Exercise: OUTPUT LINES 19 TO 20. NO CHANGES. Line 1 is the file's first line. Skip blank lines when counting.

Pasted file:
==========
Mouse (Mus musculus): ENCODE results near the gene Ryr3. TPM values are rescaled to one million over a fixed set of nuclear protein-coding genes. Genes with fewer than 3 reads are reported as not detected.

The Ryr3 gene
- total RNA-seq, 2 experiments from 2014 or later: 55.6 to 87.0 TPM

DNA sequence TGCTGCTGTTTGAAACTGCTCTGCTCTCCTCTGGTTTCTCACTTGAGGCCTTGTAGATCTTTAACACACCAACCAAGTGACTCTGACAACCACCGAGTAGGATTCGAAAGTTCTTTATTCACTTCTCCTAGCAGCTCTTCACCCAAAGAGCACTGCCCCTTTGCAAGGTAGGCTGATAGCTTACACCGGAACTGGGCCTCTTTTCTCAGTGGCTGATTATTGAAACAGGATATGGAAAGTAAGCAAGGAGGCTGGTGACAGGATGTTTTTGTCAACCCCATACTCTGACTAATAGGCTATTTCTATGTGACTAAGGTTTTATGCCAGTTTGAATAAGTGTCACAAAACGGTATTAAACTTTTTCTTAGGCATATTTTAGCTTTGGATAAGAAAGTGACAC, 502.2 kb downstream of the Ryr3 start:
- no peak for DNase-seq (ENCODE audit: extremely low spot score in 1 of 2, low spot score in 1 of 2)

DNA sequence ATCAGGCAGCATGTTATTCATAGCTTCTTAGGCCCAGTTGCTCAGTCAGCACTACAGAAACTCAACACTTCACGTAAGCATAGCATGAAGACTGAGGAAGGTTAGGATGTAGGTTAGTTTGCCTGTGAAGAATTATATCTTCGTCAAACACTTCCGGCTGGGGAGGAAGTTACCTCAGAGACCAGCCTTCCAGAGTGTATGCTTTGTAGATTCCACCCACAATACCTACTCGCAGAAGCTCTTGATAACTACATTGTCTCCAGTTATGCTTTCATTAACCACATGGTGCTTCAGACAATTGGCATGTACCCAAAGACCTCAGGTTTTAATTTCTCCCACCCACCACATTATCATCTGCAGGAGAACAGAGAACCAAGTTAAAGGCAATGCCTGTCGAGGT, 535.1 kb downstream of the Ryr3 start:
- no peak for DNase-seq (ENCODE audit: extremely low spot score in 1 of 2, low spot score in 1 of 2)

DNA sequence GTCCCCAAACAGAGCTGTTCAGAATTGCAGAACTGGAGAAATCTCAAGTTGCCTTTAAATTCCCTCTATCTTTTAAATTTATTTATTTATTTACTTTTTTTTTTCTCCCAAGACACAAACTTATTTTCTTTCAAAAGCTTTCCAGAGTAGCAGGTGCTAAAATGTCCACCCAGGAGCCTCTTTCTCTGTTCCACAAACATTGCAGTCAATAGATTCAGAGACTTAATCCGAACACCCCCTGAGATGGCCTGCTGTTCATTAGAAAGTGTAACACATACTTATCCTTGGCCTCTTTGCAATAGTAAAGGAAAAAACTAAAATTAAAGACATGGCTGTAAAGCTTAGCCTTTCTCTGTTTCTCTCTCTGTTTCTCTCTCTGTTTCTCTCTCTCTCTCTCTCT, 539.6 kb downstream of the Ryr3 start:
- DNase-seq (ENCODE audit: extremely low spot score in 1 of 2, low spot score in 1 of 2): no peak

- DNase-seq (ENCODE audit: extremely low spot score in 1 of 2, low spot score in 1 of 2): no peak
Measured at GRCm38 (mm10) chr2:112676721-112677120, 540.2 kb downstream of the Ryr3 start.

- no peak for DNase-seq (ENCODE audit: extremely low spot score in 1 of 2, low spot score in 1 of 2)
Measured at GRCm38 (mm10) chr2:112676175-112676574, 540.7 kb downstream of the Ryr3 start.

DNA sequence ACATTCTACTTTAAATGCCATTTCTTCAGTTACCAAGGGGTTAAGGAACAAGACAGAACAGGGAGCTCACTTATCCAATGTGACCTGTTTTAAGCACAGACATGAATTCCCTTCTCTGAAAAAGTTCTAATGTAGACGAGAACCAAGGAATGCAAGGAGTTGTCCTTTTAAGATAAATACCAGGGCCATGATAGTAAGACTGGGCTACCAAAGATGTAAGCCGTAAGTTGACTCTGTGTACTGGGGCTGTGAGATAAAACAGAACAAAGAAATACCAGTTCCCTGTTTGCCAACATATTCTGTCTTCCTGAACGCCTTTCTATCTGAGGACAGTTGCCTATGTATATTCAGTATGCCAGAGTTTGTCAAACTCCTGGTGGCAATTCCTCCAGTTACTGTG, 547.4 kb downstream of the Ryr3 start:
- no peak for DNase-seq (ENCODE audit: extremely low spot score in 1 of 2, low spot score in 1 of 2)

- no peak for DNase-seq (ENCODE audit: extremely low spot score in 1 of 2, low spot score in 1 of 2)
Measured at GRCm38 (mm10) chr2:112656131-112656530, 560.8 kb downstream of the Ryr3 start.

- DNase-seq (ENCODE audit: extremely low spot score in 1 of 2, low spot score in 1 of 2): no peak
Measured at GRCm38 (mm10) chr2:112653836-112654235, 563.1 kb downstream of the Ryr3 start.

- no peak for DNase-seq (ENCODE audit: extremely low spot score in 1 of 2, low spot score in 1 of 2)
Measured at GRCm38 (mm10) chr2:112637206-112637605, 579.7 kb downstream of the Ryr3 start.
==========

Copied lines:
Measured at GRCm38 (mm10) chr2:112653836-112654235, 563.1 kb downstream of the Ryr3 start.

- no peak for DNase-seq (ENCODE audit: extremely low spot score in 1 of 2, low spot score in 1 of 2)